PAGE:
Adult Faith Formation in the Hispanic Catholic Community in the United States: A Reflection

Authored by Gloria Zapiain in Issue #5.3 of The Catechetical Review

“Evangelization is the fundamental mission of the Church. It is also an ongoing process of encountering Christ, a process that Hispanic Catholics have taken to heart in their pastoral planning. This process generates a mística (mystical theology) and a spirituality that lead to conversion, communion, and solidarity, touching every dimension of Christian life and transforming every human situation.”[1]

On the occasion of this important milestone marking the publication of the USCCB’s seminal document on adult faith formation, Our Hearts Were Burning Within Us (hereafter “the document”), issued on the cusp of the new millennium, it is worth reflecting on its impact and influence on Hispanic ministry in this country. Much has taken place since that time, while significant ongoing challenges remain.

Some Pertinent Principles
Although the document does not explicitly address the Hispanic or other specific cultural communities, a number of its organizing principles do speak to some noteworthy realities. These principles will be the touchstones for this reflection. First, persons will always prefer to worship where they feel comfortable and at home. Second, faith as it relates to the family is a critical factor in any religious tradition. And lastly, social customs and popular devotion in harmony with the Gospel are to be respected, affirmed, and celebrated.

First Things First - Welcoming and Hospitality
While data are generally lacking regarding the number of Hispanics who have left the Catholic Church, current information suggests that a significant number of Hispanics who were baptized as Catholics join other Christian denominations and religious traditions every year; including fundamentalist groups and “storefront” churches—many of which maintain Hispanic cultural traditions that might otherwise be considered to be “Catholic,” including quinceañeras (fifteenth birthday blessings) and Epiphany celebrations. New arrivals often find the structure of the parish and the style of worship to be very different from what they experienced in their native country. In this unfamiliar environment, they are frequently targeted for what could be considered aggressive proselytizing by non-Catholic groups, and are offered transportation, many kinds of assistance, skillful scriptural preaching, as well as a friendly community to which to belong.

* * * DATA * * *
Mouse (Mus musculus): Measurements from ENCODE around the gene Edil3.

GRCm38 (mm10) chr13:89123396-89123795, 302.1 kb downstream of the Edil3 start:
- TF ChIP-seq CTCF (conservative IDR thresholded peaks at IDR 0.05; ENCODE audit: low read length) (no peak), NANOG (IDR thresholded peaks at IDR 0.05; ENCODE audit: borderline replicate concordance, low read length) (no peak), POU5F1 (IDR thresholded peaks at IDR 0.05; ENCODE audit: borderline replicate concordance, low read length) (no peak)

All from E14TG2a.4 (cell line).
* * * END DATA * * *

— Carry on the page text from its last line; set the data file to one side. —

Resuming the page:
All this highlights the compelling need for Catholic parishes to provide a welcoming and hospitable atmosphere to newcomers, including Spanish-language and/or bilingual worship, ministries, parish pastoral leaders, and personnel whenever possible. In addition, Catholic parishes must be aware of several factors that can make Hispanics feel unwelcomed in the Catholic Church and make them more open to seeking a home in other faith traditions. Among these factors are: an unspoken attitude from parish staff or parishioners that they are “undesirable”; excessive or overwhelming administrative rules and forms; and being required to produce evidence of contribution envelopes before they can receive the sacraments.[2]

The rest of this online article is available for current subscribers.

Start your subscription today!


This article is from The Catechetical Review (Online Edition ISSN 2379-6324) and may be copied for catechetical purposes only. It may not be reprinted in another published work without the permission of The Catechetical Review by contacting editor@catechetics.com

Articles from the Most Recent Issue

Youth & Young Adult Ministry: Perseverance, Not Perfection
By Alison Blanchet
“Parenting was so much easier when I raised my non-existent children hypothetically”. A friend shared this meme with me a few months ago, and it resonated. Before I became a mom, I had lofty ideas about how much screen time and fresh fruit children should consume. My parent-self, on the other hand, decided screen time doesn’t count if it’s Veggie... Read more
Encountering God in Catechesis
By Catechists' Personal Testimonies
The Treasure We Give With the smell of Domino’s pepperoni pizza in the air and the sound of girly giggles that had not quite settled down, a group of 50 or so high school students crowded in small groups on the carpet floor of the parish center on a Sunday night, ready for another catechetical lesson in the St. Gertrude youth ministry program. As... Read more
Children's Catechesis: Contemplation for Each of Us
By Sophie Galloy
Can a businessperson aspire to contemplation? A parent? A teenager? A young child? Don’t we usually see it as a privilege reserved for monks and cloistered nuns? Father Marie Eugene of the Child Jesus would say that each of us is capable of genuine contact with God, including the young child. Blessed Marie-Eugene was a French Carmelite priest born... Read more

Pages

Watch Tutorial Videos

We've put together several quick and easy tutorial videos to show you how to use this website.

Watch Now